It’s happened to most of us. We get serious about reaching health and fitness goals, then give up before we get there.
Life gets in the way, it’s harder than we expected or maybe the results aren’t happening as quickly as we’d like.
Strange as it sounds, maybe our goals aren’t big enough. Here are several tips for setting goals in the new year.
Set Long-Term Goals First
“A person sets a goal to be ready for summer in a few months, or to lose weight as quickly as possible, or to train for a marathon – and those are amazing things,” O’Hearn says. “But I ask, ‘What happens after?’”
It turns out that the best plan for losing weight and building strength, or just about anything else in life, is a combination of short-term goals and long-term goals. Setting both helps create a realistic roadmap for lasting results. And, the best diet or exercise regimen is the one you will stick to in the long-term.
Set Attainable Short-Term Goals
Plan long-term goals first, then break it up into smaller, “bite-sized” short-term goals that will help get you there. Here’s an example:
- Five years: My goal is to be an accomplished runner so I can be healthier, live longer and stay in shape.
- Two years: My goal is to run 26.2 miles in the Covenant Health Knoxville Marathon.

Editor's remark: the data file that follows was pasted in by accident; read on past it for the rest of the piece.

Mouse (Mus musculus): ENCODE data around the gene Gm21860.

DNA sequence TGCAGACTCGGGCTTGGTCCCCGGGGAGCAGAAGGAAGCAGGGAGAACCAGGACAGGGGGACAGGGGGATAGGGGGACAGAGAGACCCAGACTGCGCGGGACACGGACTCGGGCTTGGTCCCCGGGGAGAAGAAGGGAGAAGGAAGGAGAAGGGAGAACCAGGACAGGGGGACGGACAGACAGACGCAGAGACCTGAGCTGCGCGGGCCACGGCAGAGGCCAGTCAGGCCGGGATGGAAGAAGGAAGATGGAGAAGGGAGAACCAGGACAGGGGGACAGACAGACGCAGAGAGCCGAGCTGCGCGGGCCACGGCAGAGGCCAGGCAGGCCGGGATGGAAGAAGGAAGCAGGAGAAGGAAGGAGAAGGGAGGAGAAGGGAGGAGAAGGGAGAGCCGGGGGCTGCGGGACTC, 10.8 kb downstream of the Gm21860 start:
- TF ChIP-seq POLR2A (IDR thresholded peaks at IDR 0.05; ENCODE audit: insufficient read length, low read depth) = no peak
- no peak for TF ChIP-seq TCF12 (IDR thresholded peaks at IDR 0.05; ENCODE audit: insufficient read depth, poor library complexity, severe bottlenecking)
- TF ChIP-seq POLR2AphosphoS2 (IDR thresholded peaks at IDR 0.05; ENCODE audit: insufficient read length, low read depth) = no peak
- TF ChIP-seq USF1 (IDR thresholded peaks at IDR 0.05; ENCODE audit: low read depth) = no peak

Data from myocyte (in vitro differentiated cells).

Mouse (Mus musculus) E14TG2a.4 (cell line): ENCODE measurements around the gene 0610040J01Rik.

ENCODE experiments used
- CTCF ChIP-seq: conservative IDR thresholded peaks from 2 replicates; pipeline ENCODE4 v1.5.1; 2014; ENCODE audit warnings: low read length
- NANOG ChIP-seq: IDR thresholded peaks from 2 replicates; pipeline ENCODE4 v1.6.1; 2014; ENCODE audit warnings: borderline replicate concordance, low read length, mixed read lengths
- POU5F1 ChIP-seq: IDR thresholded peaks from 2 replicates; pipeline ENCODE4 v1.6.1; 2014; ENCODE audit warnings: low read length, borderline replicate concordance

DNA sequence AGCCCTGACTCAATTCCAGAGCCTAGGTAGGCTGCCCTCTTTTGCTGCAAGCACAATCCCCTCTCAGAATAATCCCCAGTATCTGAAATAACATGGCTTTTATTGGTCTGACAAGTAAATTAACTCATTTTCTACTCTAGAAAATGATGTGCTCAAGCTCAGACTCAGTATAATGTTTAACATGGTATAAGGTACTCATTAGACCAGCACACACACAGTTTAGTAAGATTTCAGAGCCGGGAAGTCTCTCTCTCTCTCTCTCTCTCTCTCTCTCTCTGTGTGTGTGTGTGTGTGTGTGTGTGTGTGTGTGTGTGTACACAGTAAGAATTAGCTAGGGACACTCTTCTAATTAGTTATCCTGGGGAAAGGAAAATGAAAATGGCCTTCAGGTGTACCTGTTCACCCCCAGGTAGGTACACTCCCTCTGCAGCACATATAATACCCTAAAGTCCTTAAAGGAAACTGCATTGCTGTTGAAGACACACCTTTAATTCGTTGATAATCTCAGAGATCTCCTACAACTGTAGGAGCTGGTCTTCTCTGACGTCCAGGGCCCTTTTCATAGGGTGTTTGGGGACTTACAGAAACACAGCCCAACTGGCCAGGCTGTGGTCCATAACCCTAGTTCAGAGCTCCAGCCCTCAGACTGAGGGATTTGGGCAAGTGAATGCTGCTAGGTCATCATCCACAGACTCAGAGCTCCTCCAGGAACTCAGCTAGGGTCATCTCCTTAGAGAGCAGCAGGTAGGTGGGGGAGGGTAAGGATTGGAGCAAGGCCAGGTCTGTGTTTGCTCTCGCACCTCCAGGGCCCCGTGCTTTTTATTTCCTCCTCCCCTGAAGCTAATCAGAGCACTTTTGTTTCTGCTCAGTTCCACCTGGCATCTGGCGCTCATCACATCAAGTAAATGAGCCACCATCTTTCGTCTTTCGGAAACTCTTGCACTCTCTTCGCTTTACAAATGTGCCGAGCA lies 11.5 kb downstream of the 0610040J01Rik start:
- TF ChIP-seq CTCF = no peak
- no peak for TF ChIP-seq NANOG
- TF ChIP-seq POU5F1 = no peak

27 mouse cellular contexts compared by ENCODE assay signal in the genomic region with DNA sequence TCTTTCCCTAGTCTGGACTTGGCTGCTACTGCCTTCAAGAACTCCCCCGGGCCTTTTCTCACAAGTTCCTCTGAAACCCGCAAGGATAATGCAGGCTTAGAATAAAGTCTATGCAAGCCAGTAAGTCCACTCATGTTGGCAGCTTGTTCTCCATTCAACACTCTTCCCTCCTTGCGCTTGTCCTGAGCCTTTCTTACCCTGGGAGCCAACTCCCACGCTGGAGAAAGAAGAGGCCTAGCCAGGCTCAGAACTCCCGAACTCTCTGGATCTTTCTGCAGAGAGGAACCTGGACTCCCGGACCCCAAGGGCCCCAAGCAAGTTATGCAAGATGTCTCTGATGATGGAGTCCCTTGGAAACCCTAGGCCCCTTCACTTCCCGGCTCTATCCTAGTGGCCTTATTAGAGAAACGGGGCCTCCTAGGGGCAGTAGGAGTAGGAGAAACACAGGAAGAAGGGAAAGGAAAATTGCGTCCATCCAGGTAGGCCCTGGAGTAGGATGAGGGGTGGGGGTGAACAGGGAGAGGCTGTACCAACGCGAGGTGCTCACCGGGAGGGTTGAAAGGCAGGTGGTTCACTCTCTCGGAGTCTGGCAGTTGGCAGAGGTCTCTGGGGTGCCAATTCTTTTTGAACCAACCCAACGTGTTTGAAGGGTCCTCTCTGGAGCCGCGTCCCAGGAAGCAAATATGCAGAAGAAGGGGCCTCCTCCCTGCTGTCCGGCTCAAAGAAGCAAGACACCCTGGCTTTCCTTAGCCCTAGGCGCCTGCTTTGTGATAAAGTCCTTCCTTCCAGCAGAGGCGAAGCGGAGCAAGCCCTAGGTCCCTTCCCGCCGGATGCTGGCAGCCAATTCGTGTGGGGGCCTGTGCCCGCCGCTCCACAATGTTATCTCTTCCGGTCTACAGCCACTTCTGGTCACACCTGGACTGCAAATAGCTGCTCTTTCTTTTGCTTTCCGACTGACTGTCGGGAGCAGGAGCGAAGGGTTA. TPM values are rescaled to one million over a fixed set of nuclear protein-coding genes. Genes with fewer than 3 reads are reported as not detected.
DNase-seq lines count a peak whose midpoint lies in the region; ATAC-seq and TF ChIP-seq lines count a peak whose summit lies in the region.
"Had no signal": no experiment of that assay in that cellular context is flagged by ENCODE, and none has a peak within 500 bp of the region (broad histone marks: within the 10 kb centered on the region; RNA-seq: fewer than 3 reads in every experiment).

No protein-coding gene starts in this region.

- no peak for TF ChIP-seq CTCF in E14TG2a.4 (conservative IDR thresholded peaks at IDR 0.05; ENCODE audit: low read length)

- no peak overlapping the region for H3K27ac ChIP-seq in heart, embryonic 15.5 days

- One year: My goal is to run 10.1 miles in the Covenant Health Knoxville Half Marathon.
- This year: My goal is to run 3.1 miles in the Covenant Health 5K.
- This month: My goal is to increase my mileage every week.
- This week: My goal is to run one mile on at least three days this week.
Once you’ve gathered your short and long-term goals, you’ve created a roadmap that eliminates the guesswork. “When someone asks why you’re running, you always have an answer – helping you stay committed,” O’Hearn says.
Keep At It – Don’t Quit!
If you find yourself in a challenging position or tempted to give up on your goal, then identify the hurdle or hiccup that is keeping you from achieving the next short-term goal.
“The reason we fail is often that people become too committed to the wrong things: the short-term results instead of committing to living your life to a higher standard for the rest of your life, not just when it feels convenient,” O’Hearn says. “Start by doing, understand what you want for the long term, and leave your fear of failure at home the next time you think you might face a challenge.”
After all, a setback isn’t a failure unless you turn it into one. “There is no failure, only feedback,” O’Hearn says. “It’s all information on how to keep choosing yourself instead of finding ways to give up on yourself.”
For more information, visit the Fort Sanders Health and Fitness Center website, or check out these resources:
Need help managing health goals? Find a primary care physician near you.
Covenant Health provided information and quotes for this article.